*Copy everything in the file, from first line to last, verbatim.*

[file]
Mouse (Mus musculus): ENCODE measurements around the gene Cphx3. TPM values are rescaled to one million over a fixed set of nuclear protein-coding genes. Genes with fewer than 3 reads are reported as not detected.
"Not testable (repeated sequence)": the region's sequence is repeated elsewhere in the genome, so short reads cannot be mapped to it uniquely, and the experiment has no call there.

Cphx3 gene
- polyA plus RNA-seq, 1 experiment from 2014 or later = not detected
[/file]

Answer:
Mouse (Mus musculus): ENCODE measurements around the gene Cphx3. TPM values are rescaled to one million over a fixed set of nuclear protein-coding genes. Genes with fewer than 3 reads are reported as not detected.
"Not testable (repeated sequence)": the region's sequence is repeated elsewhere in the genome, so short reads cannot be mapped to it uniquely, and the experiment has no call there.

Cphx3 gene
- polyA plus RNA-seq, 1 experiment from 2014 or later = not detected